Parkour is really a practice of getting to know yourself, what you're able to do, what are your limits. As you train, you start knowing what you can do.
If you see in sports at a super high level, people get hurt or have injuries when there isn't that pleasure, the true pleasure of the sport, when they're tired or demoralized or they're not quite focused.
Sometimes you have to stop something to really measure the passion that you have, and either you feel like moving, or you don't, and then maybe it's time to stop.
We shouldn't force ourselves to do something that really is just painful to us. If there is a discrepancy between what we are doing or putting our bodies through and then what our minds are telling us, you really have to look at yourself, and the most essential part of it is the pleasure aspect.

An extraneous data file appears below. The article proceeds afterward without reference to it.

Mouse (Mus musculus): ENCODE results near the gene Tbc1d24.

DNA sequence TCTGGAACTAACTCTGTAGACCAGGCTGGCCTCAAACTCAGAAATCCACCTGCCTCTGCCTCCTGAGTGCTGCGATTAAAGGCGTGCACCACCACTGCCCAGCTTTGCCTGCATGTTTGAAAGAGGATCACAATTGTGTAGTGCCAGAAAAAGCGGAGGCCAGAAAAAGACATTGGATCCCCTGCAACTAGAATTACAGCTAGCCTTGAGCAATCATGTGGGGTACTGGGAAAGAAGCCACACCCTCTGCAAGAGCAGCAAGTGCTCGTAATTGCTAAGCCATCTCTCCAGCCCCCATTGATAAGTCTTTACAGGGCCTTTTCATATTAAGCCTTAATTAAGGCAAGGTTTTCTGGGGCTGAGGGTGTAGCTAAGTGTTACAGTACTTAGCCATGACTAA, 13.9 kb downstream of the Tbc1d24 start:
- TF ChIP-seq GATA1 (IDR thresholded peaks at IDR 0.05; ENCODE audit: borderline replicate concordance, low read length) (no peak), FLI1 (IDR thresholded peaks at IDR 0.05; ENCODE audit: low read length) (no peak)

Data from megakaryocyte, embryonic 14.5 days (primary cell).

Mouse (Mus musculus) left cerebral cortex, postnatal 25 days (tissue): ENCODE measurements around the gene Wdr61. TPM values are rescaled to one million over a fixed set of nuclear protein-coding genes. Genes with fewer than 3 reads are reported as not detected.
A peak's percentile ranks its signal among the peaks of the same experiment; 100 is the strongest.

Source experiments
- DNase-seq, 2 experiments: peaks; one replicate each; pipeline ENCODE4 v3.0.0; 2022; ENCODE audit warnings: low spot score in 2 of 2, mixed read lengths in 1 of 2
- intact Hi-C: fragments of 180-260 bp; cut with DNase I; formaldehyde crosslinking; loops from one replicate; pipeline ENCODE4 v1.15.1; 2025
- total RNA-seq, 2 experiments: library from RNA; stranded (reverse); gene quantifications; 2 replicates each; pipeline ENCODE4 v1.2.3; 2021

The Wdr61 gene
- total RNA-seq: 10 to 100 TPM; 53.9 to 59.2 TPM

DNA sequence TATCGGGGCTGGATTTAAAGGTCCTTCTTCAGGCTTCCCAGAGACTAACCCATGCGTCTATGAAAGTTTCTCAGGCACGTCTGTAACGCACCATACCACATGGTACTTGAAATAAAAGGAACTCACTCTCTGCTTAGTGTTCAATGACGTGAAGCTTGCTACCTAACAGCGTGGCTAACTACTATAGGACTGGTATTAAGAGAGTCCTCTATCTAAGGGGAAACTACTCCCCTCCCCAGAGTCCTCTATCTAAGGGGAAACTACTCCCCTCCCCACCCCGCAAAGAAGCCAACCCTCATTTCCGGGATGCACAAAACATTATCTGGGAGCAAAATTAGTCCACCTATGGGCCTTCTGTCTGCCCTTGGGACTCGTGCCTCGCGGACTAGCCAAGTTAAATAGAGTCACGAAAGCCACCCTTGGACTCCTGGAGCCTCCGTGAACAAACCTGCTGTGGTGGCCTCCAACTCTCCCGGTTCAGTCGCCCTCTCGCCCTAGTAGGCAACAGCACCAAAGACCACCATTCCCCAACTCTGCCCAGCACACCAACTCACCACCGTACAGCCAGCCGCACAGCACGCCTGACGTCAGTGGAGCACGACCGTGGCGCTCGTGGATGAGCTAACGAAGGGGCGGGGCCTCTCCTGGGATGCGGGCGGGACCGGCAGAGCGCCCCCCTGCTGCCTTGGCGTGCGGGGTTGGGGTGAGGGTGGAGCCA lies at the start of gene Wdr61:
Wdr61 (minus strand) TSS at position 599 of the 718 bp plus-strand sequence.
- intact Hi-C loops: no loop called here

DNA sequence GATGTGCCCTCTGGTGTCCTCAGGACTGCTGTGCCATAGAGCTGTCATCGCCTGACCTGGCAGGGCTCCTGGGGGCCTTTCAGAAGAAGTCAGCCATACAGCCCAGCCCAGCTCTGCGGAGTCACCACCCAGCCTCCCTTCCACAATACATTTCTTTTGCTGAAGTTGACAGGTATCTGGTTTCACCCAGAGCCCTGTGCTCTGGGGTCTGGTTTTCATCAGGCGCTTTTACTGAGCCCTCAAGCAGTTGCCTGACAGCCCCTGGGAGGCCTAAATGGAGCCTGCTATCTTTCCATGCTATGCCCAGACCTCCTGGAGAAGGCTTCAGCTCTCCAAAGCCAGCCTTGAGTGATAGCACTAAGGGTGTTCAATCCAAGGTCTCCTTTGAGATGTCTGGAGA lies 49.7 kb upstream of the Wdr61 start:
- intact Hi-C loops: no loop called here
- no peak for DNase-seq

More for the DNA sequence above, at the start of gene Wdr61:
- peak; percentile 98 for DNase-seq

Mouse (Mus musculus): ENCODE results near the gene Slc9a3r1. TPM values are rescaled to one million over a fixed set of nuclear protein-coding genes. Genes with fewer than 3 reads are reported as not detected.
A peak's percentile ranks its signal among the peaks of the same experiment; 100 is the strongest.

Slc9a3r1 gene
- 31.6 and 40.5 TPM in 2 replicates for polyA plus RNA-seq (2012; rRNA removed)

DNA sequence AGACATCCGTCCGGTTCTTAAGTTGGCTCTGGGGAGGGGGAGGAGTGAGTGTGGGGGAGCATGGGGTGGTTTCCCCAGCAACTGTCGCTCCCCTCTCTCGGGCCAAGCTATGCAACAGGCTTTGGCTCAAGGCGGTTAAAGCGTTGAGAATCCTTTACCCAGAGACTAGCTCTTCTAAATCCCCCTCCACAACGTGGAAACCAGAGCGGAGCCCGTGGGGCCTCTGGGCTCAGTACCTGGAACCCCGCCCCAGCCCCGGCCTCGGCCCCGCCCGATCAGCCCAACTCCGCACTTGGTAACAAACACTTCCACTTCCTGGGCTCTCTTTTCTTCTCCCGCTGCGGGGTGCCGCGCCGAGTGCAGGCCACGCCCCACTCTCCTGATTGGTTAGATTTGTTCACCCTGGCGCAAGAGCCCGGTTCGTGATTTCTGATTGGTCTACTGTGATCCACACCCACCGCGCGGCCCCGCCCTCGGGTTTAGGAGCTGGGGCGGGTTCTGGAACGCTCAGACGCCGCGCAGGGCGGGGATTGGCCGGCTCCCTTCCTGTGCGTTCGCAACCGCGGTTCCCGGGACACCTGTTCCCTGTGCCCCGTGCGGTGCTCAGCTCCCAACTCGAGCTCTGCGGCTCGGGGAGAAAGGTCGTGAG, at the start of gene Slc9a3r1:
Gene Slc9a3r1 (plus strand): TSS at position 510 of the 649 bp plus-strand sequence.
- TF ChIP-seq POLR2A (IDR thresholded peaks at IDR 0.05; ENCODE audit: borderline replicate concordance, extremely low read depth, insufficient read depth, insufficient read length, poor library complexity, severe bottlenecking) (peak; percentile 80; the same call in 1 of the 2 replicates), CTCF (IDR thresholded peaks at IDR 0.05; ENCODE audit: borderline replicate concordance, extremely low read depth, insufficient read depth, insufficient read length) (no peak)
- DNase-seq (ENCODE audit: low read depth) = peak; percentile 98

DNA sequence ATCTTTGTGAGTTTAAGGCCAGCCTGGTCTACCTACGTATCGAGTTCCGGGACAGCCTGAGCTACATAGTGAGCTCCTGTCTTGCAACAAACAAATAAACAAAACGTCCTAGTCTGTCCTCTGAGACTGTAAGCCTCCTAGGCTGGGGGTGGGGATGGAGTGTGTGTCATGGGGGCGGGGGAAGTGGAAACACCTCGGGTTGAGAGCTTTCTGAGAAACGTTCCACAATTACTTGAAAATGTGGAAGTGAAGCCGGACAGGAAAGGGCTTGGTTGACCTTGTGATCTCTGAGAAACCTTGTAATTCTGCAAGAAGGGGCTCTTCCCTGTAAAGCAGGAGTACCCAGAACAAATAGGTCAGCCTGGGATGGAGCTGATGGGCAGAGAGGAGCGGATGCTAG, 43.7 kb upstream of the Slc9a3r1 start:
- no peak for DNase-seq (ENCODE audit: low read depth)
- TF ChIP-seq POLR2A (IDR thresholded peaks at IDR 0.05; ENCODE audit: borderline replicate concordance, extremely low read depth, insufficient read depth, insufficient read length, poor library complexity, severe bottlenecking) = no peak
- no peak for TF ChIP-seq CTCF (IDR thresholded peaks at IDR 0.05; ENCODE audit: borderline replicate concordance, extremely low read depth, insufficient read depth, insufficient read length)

The evolution of Parkour sort of happens with time and age as you change, and the body has a certain memory of Parkour. There is a sort of thing that remains intrinsic, but then the choreography will adapt to whatever the necessity of each particular film needs.